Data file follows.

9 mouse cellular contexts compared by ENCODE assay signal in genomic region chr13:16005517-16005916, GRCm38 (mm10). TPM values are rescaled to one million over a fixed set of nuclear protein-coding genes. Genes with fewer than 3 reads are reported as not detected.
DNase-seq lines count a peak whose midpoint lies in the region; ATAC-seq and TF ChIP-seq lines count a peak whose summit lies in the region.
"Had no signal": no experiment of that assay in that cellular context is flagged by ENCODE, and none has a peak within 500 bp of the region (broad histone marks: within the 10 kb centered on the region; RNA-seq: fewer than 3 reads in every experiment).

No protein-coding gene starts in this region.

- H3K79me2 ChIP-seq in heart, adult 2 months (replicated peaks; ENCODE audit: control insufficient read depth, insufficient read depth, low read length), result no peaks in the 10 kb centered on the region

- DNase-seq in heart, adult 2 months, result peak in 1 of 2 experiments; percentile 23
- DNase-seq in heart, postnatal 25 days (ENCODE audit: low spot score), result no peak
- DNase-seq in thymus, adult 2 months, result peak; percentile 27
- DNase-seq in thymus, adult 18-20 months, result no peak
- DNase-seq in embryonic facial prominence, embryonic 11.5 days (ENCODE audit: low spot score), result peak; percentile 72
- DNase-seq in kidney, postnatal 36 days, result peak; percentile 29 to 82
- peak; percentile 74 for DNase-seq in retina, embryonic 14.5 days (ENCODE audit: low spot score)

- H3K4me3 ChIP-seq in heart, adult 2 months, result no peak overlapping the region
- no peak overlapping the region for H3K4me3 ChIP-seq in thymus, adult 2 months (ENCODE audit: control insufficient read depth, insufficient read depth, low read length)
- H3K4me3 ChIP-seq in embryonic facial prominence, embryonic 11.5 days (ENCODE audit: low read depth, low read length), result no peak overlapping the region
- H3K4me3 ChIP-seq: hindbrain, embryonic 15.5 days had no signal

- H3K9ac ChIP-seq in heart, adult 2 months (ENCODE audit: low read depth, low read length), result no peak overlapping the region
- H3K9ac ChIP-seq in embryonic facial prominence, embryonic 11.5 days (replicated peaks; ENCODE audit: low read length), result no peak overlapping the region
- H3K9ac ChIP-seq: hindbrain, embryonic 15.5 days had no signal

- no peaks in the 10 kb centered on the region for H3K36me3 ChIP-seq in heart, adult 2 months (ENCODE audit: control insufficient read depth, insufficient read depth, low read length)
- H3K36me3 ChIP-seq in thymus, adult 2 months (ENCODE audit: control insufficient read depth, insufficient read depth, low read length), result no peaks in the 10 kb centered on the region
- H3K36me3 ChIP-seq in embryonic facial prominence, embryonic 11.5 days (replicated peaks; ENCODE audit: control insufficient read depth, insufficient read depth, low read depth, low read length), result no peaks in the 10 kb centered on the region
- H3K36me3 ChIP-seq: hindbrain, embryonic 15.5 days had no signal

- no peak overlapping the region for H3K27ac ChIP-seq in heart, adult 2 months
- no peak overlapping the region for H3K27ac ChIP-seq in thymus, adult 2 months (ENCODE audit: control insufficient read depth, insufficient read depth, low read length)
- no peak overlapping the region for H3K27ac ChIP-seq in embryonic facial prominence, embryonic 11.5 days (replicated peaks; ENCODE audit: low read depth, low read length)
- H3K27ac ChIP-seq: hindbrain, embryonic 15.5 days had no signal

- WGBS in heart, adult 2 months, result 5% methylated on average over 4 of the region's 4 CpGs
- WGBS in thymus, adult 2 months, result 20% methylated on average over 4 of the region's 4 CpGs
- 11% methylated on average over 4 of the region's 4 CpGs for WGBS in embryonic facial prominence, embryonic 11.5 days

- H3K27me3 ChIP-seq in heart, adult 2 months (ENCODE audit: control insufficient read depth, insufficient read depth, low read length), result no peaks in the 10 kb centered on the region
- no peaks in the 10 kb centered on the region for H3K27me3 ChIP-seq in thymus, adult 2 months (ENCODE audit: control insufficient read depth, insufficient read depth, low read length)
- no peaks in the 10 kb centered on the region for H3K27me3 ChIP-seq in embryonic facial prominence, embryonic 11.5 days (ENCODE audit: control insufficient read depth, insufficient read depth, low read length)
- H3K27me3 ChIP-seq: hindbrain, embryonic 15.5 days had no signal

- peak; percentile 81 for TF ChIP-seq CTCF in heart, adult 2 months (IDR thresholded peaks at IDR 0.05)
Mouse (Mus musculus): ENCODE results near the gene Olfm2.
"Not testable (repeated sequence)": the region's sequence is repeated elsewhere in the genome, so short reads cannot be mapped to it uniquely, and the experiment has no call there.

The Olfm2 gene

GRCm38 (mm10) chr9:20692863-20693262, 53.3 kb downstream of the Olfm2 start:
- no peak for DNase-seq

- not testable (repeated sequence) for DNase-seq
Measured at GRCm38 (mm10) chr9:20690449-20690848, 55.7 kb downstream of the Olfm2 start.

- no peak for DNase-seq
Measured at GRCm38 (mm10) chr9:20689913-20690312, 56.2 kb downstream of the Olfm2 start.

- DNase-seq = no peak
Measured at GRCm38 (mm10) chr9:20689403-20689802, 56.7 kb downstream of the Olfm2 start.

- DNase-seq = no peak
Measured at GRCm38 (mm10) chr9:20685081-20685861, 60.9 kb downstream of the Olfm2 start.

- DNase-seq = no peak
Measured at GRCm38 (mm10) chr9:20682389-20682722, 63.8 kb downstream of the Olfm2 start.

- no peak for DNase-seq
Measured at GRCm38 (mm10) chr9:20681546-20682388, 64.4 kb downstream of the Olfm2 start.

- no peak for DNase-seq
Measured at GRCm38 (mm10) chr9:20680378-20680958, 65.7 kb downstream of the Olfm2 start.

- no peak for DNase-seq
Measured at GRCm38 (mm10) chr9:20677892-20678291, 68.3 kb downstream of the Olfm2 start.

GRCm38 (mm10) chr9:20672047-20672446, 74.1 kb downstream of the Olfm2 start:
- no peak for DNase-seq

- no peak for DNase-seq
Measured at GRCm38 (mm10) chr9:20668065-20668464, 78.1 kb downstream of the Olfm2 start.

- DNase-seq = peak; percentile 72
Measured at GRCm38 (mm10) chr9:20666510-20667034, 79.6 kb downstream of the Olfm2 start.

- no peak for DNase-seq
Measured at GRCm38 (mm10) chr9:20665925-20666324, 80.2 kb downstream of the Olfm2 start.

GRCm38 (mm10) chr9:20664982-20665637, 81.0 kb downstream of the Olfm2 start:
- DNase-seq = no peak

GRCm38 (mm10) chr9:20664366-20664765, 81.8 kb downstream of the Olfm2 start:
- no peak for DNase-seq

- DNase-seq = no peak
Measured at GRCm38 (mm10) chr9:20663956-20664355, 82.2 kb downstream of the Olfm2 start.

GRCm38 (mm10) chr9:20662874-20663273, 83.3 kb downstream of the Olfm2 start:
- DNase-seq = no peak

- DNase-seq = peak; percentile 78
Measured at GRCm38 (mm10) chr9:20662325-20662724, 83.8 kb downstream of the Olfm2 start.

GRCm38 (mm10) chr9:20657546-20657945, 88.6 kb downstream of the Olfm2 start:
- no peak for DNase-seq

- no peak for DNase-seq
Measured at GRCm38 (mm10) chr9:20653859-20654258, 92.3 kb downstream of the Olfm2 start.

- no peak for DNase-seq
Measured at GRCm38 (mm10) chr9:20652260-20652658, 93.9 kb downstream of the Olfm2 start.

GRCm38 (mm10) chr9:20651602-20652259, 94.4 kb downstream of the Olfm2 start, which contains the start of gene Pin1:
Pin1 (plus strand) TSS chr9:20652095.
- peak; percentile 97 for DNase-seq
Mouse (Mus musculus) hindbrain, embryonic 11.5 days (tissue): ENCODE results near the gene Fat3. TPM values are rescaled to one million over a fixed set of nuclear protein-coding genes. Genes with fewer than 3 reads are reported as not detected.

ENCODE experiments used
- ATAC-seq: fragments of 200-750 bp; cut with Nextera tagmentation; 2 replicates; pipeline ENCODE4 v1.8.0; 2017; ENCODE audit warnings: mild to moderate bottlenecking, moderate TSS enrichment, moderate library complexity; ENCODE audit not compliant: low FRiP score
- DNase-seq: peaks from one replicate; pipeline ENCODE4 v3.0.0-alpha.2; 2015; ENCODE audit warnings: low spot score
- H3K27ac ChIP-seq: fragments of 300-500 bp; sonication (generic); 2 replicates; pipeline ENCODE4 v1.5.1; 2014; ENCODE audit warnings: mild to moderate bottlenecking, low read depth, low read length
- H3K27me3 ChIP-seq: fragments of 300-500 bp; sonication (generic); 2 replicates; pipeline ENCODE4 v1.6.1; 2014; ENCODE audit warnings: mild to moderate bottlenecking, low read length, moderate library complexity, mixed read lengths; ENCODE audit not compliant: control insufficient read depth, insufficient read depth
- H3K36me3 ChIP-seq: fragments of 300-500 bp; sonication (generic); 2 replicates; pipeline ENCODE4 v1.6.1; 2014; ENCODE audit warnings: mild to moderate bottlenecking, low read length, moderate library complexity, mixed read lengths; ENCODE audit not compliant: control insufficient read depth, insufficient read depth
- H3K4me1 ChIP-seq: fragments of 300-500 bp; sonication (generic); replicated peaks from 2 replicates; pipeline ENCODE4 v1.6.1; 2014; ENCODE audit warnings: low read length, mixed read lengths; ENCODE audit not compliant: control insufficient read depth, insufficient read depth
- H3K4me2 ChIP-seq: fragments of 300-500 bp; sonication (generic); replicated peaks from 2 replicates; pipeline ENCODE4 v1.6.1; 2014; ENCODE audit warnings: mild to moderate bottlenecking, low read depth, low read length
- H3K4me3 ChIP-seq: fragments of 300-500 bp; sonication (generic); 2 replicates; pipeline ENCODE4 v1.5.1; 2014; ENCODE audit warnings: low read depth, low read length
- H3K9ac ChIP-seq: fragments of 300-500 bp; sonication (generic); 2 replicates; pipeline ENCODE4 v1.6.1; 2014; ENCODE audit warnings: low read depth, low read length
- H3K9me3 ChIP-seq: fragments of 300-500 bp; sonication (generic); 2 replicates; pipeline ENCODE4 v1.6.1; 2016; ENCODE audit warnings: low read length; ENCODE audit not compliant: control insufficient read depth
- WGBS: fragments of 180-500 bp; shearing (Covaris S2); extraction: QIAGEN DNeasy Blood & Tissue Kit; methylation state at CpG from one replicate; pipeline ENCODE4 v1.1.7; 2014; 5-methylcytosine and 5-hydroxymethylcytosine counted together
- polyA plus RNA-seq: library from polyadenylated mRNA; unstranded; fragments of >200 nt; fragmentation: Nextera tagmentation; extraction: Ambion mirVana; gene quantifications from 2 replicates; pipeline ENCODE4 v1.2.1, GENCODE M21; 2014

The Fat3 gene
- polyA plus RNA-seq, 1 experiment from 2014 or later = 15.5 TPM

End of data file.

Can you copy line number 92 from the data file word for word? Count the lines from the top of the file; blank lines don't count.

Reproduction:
- H3K4me2 ChIP-seq: fragments of 300-500 bp; sonication (generic); replicated peaks from 2 replicates; pipeline ENCODE4 v1.6.1; 2014; ENCODE audit warnings: mild to moderate bottlenecking, low read depth, low read length